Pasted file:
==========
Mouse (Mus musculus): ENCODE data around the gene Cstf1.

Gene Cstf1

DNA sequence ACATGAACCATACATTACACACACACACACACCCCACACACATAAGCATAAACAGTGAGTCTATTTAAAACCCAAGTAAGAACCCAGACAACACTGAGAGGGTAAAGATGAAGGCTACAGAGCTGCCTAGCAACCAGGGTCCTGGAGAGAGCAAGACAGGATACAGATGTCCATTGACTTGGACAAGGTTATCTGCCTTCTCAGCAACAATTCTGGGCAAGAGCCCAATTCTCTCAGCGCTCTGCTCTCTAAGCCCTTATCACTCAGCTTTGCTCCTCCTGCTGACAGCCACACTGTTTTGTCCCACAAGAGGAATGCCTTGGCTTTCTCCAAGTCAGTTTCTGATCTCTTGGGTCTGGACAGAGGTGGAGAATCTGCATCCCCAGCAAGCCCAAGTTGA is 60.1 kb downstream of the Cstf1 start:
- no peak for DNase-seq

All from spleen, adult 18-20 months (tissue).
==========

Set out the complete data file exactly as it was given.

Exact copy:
Mouse (Mus musculus): ENCODE data around the gene Cstf1.

Gene Cstf1

DNA sequence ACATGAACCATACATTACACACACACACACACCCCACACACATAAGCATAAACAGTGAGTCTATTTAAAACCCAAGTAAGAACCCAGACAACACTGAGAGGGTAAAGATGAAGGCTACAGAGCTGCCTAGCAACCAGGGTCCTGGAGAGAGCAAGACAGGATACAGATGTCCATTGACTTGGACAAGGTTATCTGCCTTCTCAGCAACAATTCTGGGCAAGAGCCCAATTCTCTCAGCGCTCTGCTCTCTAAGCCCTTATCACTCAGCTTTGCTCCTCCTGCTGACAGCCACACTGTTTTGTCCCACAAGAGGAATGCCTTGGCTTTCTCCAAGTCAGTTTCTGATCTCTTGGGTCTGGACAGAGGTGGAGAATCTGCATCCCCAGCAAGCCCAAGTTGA is 60.1 kb downstream of the Cstf1 start:
- no peak for DNase-seq

All from spleen, adult 18-20 months (tissue).